April 18. 2024. 1:57

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The Brief – EU far-right, rightly incapable of having a manifesto


All European political parties have been drafting EU election manifestos these days and, with or without disagreements, will soon come up with an election plan, except for the far-right Identity and Democracy, which will rely on a vague two-page declaration from 2022.

“No ID manifesto is planned, as our programme was already formulated when the group was founded in 2019 and in the Antwerp Declaration,” ID group vice-president and member of the German AfD, Gunnar Beck, told Euractiv.

The grouping of nationalists seems content, fighting for their particular national interests while using the advantages of a parliamentary group to “roll back” the European project.

Their marriage of convenience is also shown by their recurring refusal to impose any group-voting discipline: Each national party still votes according to its own agenda.

“Members have the right to vote according to their conscience, national party program […] the chief whip shall ensure the highest political coherence possible between the National Delegations during votes”, the ID group’s statute reads.

Politically, their only connecting element is the desire to block further EU integration and push for the return of power to the national capitals.

However, their “political realism” in the modern multipolar world is unrealistic. The rejection of Europe’s common defence, for example, is closer to “political surrealism”.

While most EU leaders now speak of the need to boost the continent’s collective defence capabilities, Andrea Kotarac, spokesperson of the French Rassemblement National (RN), told Euractiv: “As the defence of our territory is at the heart of the sovereignty of the state, it cannot be delegated”.

Referring to Russia’s war in Ukraine, Kotarac spoke of scenarios that recall a return to the Great Powers era after World War two, stressing France’s nuclear arsenal and its seat at the UN Security Council as a “guarantor of peace on the continent”.

“After the Second World War, Stalin and de Gaulle had to hold talks to guarantee peace on the continent. However, I don’t believe that de Gaulle was a Stalinist or Stalin a Gaullist. As great powers, we must assume our responsibilities,” Kotarac said.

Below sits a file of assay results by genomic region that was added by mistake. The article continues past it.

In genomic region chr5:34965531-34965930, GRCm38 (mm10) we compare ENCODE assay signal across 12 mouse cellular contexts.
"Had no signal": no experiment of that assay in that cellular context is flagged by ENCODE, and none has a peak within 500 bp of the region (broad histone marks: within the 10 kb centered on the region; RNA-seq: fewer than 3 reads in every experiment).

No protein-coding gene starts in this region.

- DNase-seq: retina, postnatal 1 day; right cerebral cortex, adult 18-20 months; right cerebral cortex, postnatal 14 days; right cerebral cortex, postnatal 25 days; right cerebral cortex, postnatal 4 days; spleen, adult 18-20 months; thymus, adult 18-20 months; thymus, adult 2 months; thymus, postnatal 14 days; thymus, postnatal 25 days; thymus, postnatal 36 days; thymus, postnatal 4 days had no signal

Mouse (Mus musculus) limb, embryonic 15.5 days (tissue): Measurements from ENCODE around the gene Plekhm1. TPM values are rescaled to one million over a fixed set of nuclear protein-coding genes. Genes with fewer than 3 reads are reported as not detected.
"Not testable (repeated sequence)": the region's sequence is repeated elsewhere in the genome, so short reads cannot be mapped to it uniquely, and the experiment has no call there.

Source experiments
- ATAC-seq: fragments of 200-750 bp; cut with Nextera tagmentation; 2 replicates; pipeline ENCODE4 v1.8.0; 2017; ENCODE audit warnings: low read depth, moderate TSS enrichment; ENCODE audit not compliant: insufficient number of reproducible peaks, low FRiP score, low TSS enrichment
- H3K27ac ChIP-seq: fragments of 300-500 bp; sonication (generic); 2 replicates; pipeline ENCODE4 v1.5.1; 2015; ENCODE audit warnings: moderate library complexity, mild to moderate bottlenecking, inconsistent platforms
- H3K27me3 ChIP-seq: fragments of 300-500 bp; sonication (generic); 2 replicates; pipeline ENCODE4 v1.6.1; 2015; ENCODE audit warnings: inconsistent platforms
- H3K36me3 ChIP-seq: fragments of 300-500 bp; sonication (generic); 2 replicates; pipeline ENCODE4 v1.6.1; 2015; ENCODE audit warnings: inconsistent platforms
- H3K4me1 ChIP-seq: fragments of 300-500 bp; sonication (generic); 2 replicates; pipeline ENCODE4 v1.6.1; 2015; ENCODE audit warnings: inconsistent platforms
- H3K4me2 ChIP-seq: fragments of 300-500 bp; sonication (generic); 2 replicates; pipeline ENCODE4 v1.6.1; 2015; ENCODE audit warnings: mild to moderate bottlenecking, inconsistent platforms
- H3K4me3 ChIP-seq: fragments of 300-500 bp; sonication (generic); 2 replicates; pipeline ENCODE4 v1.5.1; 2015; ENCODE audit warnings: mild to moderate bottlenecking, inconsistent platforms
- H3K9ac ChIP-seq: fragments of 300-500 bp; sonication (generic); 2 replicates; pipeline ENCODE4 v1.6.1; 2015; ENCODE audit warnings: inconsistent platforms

For the far-right Alternative for Germany (AfD), whose rise in polls makes political pundits uneasy, the main focus is on Europe’s need to detach itself from the US foreign policy priorities that cost Europeans “trade relations in the European-Asian region”, with a ‘Germany first’ twist.

“A defensible Germany is indispensable for our sovereignty and security in a fundamentally changing world,” AfD’s election manifesto reads.

Therefore, that a band of European nationalists should not have a common election plan should not sound bizarre – they all admit to having different interests.

A debate trying to find common grounds would be a waste of time and even counter-productive, considering that voters might see their political nakedness exposed.

However, as the dream of a grand union of the Parliament’s far-right is still bubbling, it remains to be seen if a common manifesto will still emerge before the elections in June.

* Kjeld Neubert contributed to this Brief.


The Roundup

Alexei Navalny, Russian opposition activist and key critic of Vladimir Putin, died in a penal colony on Friday, the Russian prison service reported.

If anyone had any hesitation about whether Russia was a ‘demokratura’ or a totalitarian regime, the answer today – following the death in prison of opposition leader Alexei Navalny – is clear.

The EU will have to double its military support to Ukraine to fill a gap left by the United States after months of blockage of new aid by Congress, an authoritative research institute that monitors Western assistance to Kyiv said on Friday.

A month before Russia’s presidential election, certain to be won again by Vladimir Putin, the country’s anti-war opposition in exile admits that it is unable to influence the results but hopes the West will “do the right thing”.

Backing a call from Ireland and Spain, 78 members of the European Parliament representing a majority of political groups stated they would support a revision of the EU-Israel Association Agreement over Tel Aviv’s breach of human rights obligation in Gaza, according to a letter obtained by Euractiv.

The Belgian Presidency failed to garner the necessary support from member states to agree a new platform work directive on Friday, effectively shelving the proposal, after more than two years of negotiations.

The withdrawal of the Water Resilience Initiative from the European Commission’s agenda has raised fears among environmental NGOs that Europe’s climate ambitions will be scaled back.

In a bid to appease farmers’ discontent, Spanish Agriculture Minister Luis Planas announced he will call on the European Commission to update the EU’s directive on unfair trading practices in the food supply chain.

Political momentum is swaying in favour of European solar panel manufacturers, as work progresses on a new EU law banning forced labour practices that would effectively block Chinese imports.

Ursula von der Leyen’s green push has made her more popular with political opponents in her native Germany than with her own conservative CDU. The tricky relationship reinforces pressure for her to campaign against her own record as she is expected to announce her second-term bid on Monday.

For more policy news, check out this week’s Economy Brief, Tech Brief, and the Agrifood Brief.

Look out for…

  • Munich Security Conference on Friday-Sunday.
  • Commission Vice-President Valdis Dombrovskis participates in Strategic Dialogue organised by Federation of German Industries in Munich on Saturday.
  • CDU party meeting in Berlin on Monday
  • Foreign Affairs Council on Monday.